It’s fair to say that the first 18 months of leading the Labour Party have not been easy for Kier Starmer. He became Leader at the start of the pandemic and, since then, has largely been unable to connect with people face-to-face and has had to begin the job of opposing the Government at a time when ‘politics as usual’ has been suspended.
Despite a tricky start where it looked as if the conference risked being dominated by gender issues and the use by Labour’s Deputy Leader, Angela Rayner, of some ‘unkind’ language about Boris Johnson, it looks as though the conference has, overall, been a success for Starmer. His speech on Wednesday, along with some policy announcements and changes to the rules around the election of Labour leaders, succeeded in giving the nation an understanding of what motivates him, enabled him to set out his vision and (with the help of a few hecklers in the conference hall) demonstrate that he is making a clean break with Corbynism.
Key takeaways for the development and regeneration industries
The imperative to start defining where Labour stands and developing its policy positions means that there is a lot to digest as the conference winds down. Redwood has reviewed the Party’s policy announcements alongside soundings from the conference fringe to produce a guide to what is most relevant for the development industry:
Labour is seeking to claim the mantle of levelling up as its own and define it in its own terms. It is also capitalising on the backlash against the Conservatives’ proposed planning reforms.
The most tangible policy announcement was a commitment by the Shadow Chancellor, Rachel Reeves MP, to scrap business rates in their current form. The Party has yet to announce what will replace it, but their commitment plays into a long-running campaign within the business community to address disparities in business rates that harm high streets. The intention is to insert Labour into this debate and position it on the side of small businesses. The speech to conference by the Shadow Secretary of State for Communities & Local Government, Steve Reed MP (former Leader of Lambeth Council), was light on detail but started to set out a direction of travel based around partnership between local authorities and developers and community involvement: “The Conservatives want to gag residents and let their developer donors bulldoze local neighbourhoods. Labour will put local people in the driving seat by guaranteeing them a say over where they live”.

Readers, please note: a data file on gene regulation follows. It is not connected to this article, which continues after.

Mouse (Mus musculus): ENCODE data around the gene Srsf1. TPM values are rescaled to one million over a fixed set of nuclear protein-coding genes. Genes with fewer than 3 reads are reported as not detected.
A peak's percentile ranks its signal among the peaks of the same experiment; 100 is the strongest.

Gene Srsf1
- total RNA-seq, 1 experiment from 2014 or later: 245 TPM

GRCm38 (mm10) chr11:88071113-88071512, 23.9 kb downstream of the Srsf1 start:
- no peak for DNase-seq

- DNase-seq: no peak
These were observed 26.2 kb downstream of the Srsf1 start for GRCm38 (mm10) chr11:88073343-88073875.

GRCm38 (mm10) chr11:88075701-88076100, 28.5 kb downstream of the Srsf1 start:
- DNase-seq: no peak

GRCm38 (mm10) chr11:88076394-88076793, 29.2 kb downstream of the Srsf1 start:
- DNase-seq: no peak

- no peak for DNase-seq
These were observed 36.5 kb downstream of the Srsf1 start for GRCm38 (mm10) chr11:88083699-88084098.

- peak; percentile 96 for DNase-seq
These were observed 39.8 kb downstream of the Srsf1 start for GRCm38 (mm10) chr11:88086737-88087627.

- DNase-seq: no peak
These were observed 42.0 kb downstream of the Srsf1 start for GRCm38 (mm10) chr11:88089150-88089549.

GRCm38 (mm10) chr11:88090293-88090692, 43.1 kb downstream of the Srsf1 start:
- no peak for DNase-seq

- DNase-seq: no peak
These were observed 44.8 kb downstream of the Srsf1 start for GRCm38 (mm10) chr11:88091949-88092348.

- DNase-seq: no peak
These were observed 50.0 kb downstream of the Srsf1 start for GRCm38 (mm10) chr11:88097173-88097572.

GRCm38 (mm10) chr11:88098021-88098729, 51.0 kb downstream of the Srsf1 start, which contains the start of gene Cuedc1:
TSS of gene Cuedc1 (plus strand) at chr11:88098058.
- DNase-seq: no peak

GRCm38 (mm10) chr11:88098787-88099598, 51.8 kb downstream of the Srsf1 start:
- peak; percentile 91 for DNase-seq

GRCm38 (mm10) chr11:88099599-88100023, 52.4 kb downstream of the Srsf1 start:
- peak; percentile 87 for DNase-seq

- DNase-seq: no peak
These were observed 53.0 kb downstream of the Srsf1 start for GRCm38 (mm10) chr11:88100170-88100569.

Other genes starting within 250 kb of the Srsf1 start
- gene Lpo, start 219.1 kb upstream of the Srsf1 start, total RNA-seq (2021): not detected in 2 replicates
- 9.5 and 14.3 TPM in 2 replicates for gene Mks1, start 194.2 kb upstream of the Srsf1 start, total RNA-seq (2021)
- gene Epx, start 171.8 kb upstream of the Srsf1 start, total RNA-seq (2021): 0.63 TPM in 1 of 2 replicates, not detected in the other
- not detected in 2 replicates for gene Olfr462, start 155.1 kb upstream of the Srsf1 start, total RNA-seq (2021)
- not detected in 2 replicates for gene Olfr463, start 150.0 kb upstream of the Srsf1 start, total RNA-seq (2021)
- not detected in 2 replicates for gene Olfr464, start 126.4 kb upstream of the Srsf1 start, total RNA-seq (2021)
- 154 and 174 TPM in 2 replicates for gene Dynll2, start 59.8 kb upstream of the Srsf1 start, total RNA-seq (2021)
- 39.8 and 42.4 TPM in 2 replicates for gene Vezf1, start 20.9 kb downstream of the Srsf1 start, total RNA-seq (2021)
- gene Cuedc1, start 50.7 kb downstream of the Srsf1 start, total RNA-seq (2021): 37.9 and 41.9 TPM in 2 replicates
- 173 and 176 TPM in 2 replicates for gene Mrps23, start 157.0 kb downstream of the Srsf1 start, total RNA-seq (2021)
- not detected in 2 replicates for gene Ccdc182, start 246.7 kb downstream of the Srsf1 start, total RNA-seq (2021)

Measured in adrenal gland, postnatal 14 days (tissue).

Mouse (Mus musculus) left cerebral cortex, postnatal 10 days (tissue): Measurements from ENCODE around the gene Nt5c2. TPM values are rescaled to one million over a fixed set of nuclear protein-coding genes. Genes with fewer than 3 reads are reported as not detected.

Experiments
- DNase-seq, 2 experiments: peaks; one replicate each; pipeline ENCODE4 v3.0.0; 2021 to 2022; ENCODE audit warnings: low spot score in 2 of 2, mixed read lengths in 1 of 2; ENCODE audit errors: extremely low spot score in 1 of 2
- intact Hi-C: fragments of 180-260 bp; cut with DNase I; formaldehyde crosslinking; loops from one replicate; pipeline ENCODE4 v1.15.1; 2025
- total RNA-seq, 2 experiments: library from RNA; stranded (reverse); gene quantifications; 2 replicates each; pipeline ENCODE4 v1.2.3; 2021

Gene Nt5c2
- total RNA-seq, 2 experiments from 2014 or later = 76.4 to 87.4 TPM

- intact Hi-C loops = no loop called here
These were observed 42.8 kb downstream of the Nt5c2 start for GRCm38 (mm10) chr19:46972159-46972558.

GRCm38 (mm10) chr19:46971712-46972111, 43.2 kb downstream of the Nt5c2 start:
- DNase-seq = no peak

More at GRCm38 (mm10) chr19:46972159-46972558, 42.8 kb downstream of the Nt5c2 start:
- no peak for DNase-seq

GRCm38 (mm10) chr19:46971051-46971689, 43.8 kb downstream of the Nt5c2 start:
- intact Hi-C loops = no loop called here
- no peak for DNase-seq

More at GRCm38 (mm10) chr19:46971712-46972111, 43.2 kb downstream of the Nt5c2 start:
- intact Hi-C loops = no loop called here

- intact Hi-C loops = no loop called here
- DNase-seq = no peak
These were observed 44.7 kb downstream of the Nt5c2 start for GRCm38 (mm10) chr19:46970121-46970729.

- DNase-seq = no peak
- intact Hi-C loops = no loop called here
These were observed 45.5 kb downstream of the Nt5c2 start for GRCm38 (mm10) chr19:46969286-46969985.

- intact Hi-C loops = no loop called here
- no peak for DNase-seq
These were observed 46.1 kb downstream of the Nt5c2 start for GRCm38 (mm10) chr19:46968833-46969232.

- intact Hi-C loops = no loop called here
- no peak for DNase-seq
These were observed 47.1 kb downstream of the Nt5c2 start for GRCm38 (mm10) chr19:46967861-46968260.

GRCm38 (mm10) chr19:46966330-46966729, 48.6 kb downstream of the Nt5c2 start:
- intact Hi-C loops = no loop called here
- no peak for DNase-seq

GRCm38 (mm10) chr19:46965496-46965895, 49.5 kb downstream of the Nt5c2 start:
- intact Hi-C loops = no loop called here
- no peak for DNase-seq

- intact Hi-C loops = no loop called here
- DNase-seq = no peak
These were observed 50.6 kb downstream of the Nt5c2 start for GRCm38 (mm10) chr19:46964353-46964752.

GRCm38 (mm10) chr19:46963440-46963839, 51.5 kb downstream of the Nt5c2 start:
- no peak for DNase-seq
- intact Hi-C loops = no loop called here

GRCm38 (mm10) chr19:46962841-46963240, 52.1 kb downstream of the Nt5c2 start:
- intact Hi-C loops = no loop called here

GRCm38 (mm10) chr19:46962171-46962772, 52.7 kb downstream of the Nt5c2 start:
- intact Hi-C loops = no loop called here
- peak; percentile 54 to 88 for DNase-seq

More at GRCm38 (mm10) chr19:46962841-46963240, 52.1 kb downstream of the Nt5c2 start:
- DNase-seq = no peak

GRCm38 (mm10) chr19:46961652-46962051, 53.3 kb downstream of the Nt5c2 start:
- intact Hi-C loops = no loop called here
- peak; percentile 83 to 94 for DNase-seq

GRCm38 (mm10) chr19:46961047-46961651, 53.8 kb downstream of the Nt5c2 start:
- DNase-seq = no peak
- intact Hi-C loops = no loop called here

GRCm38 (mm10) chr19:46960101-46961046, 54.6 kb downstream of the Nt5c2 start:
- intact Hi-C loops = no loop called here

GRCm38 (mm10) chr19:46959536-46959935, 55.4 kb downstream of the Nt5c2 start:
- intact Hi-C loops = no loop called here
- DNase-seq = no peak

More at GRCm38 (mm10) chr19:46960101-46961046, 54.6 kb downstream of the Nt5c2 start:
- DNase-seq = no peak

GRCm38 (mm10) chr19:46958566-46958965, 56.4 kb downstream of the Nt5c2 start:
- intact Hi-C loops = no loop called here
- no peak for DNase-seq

Labour’s path back to power is likely to be a long one; however, if Kier Starmer starts to make an impact, then Labour’s positioning, as outlined by Steve Reed, may have an impact on Michael Gove’s decision on the future of the Planning Bill. Remember also that, in order to become Prime Minister at the next General Election, Starmer would need to take more seats than Tony Blair did at the 1997 landslide. Therefore, he would be well advised to consider the compatibility of their emerging policy with potential coalition partners. Reed’s positioning will sit well with the Lib Dems, who are targeting Tory seats in the Home Counties and using the Planning White Paper as a strong campaigning theme.
2. ‘Making the cake bigger’
Acknowledging the importance of wealth creation now underpins key planks of Labour policy
Conservatives often accuse the Labour party of talking a lot about how they will spend people’s money but not how they will grow the economy and generate the revenues needed to support public services. Starmer’s speech positioned Labour as a party that will be careful with taxpayers’ money and which will also be a friend to industry, creating jobs and boosting the economy.